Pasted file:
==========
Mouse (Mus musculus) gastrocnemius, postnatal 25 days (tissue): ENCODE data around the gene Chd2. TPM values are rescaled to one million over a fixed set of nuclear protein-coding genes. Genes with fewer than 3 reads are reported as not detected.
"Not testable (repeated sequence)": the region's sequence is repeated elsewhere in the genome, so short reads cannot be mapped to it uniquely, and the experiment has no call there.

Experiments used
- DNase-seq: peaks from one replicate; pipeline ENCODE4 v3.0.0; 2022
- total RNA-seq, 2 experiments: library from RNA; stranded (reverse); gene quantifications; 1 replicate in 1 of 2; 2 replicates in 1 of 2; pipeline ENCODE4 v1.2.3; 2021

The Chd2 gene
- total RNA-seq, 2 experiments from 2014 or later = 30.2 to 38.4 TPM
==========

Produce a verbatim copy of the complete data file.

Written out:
Mouse (Mus musculus) gastrocnemius, postnatal 25 days (tissue): ENCODE data around the gene Chd2. TPM values are rescaled to one million over a fixed set of nuclear protein-coding genes. Genes with fewer than 3 reads are reported as not detected.
"Not testable (repeated sequence)": the region's sequence is repeated elsewhere in the genome, so short reads cannot be mapped to it uniquely, and the experiment has no call there.

Experiments used
- DNase-seq: peaks from one replicate; pipeline ENCODE4 v3.0.0; 2022
- total RNA-seq, 2 experiments: library from RNA; stranded (reverse); gene quantifications; 1 replicate in 1 of 2; 2 replicates in 1 of 2; pipeline ENCODE4 v1.2.3; 2021

The Chd2 gene
- total RNA-seq, 2 experiments from 2014 or later = 30.2 to 38.4 TPM